Cristiano Ronaldo’s remarkable run of success can continue with a fourth FIFA award as the world’s best player on Monday. A European champion with club and country last year, the Real Madrid and Portugal forward is favoured to beat great rival Lionel Messi and France forward Antoine Griezmann when winners of the rebranded Best FIFA Football Awards are presented in Zurich.
Messi leads Ronaldo 5-3 in their career-long duel for FIFA’s top individual prize.
However, Ronaldo is set to complete a hat-trick of major awards for 2016 after taking home trophies presented by UEFA and France Football magazine’s prestiguous Golden Ball.
FIFA will also name the best women’s player, and the best coaches in men’s and women’s soccer.
Voting is by national team captains and coaches, selected journalists and --- for the first time --- an online poll of fans. Each category counts for 25 per cent of the points.
Here is a look ahead to the awards ceremony:
After Messi in 2015, it was Ronaldo’s turn to win the Champions League in 2016 as the prolific scorer netted 16 goals in the competition. He also got the decisive penalty in a shootout after a 1-1 draw with Griezmann’s Atletico Madrid.
But where he really dominated Messi was on the national-team stage. Ronaldo captained Portugal to a long-awaited first title at the European Championship — two weeks after Messi’s Argentina again lost the Copa America final to Chile.
Portugal seemed a long way from glory, and faced a humiliating group-stage exit, before Ronaldo’s two goals helped salvage a 3-3 draw with Hungary. He also netted in the 2-0 semifinal win against Wales. In the final against host France, Ronaldo went off injured in the first half, then returned to the bench for extra time as — with his knee strapped - he passionately urged teammates on to a 1-0 win.
For good measure, Ronaldo scored a Club World Cup final hat trick against Kashima Antlers in December, but that was after FIFA voting had closed.
Messi looks to extend a streak of being winner or runner-up in nine straight seasons since placing second behind Kaka of Brazil in 2007.
Last year, Messi won a Spanish league and Cup double with Barcelona. Yet there was another painful Copa America final — - a third straight year Argentina lost a major final without scoring - and a Champions League quarterfinal exit against Atletico.
Nearing his 30th birthday, Messi’s prolific scoring rate has not slowed, and 10 goals in the Champions League group stage means that Ronaldo’s season record of 17 - set in 2013-14 - is within his sight this year.
Griezmann’s goals helped get France and Atletico Madrid into major finals in 2016. In the Champions League final in Milan, Atletico trailed 1-0 to its city rival when Griezmann missed with a penalty kick that struck the crossbar. Still, he confidently converted his kick in the penalty shootout.
Griezmann’s six goals at Euro 2016 made him the tournament top scorer. In a tricky round of 16 match, his two goals overturned an early Ireland lead, and he also struck twice - including a coolly taken penalty - against favored Germany in the semifinals. However, he missed two good chances in the final against Portugal as France 1-0 in extra time.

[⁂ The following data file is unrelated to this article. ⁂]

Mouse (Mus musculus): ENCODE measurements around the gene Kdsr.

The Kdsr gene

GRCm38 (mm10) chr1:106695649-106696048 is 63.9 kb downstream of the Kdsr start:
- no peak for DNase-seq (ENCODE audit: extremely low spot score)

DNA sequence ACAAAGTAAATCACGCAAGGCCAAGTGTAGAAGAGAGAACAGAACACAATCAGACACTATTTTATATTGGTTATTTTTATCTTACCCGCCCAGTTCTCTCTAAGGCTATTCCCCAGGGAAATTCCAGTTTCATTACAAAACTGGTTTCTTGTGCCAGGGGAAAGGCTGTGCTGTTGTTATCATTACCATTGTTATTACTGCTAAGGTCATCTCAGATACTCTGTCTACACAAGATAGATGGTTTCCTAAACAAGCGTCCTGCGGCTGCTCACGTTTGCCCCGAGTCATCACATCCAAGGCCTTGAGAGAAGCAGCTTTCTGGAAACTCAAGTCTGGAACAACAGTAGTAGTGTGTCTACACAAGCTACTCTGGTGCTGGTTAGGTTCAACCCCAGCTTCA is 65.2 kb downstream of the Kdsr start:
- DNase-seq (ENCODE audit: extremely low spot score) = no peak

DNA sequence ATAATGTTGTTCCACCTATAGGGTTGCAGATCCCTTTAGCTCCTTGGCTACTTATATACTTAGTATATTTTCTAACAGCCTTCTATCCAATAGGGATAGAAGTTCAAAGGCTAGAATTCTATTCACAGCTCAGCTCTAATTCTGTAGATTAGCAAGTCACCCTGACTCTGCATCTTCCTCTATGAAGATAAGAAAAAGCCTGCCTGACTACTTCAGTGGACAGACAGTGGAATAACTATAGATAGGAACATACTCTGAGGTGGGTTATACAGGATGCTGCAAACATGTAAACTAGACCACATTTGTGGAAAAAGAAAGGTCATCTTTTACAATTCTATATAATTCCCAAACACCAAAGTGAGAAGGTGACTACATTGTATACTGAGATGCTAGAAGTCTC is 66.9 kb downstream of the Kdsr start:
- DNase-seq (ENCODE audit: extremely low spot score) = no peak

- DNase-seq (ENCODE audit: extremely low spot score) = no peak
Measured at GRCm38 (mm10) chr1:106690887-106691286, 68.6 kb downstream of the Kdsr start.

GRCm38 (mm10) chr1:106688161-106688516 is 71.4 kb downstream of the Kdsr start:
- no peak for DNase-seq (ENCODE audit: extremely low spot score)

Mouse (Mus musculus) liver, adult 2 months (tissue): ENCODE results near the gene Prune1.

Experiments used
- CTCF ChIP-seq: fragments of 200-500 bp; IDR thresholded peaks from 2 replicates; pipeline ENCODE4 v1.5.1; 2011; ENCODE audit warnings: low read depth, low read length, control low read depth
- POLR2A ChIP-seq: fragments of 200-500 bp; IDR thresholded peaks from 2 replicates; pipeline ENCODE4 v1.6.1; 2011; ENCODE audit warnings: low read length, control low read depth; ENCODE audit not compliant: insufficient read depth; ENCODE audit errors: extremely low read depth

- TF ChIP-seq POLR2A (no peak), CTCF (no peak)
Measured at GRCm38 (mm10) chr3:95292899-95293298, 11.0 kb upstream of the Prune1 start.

Could the coach of a provincial club side beat the men who coached European champions Real Madrid and Portugal?
Yes, when that coach is Italian Claudio Ranieri and his team, unheralded Leicester City, won an English Premier League title that delighted and stunned fans worldwide.
Zinedine Zidane started 2016 having never coached a senior match. The newly appointed Madrid coach won a Champions League title within five months and started 2017 riding a 37-match unbeaten run.
Fernando Santos marshalled one of the less obviously talented Portugal teams of recent years to win Euro 2016 despite winning only one of its seven matches during the 90 minutes.
Germany’s Olympic gold medal-winning team is favoured to sweep the awards.
Midfielder Melanie Behringer is challenging two past FIFA award winners: defending champion Carli Lloyd of the United States and five-time winner Marta of Brazil.
All three coaching candidates are previous FIFA award winners: Silvia Neid of Germany, last year’s winner Jill Ellis of the United States and Pia Sundhage of Sweden.
FIFA has added a Fan Award to its annual ceremony, and all three candidates from an online poll are European.
Liverpool and Borussia Dortmund, whose fans sang You’ll Never Walk Alone before a Europa League match at Anfield; Dutch club ADO Den Haag, whose fans brought soft toys to children supporting rival team Feyenoord; and the Iceland fans at Euro 2016 for their inspirational clapping salute to players after games.
A fans’ vote will also decide the Puskas Award for best goal. The candidates are: Marlone of Corinthians, Daniuska Rodriguez of the Venezuela women’s Under-17 team, and Mohd Faiz Subri of Malaysian side Penang.
FIFA will also present a Fair Play award, and members of the players’ union FIFPro worldwide have voted to select a World XI team.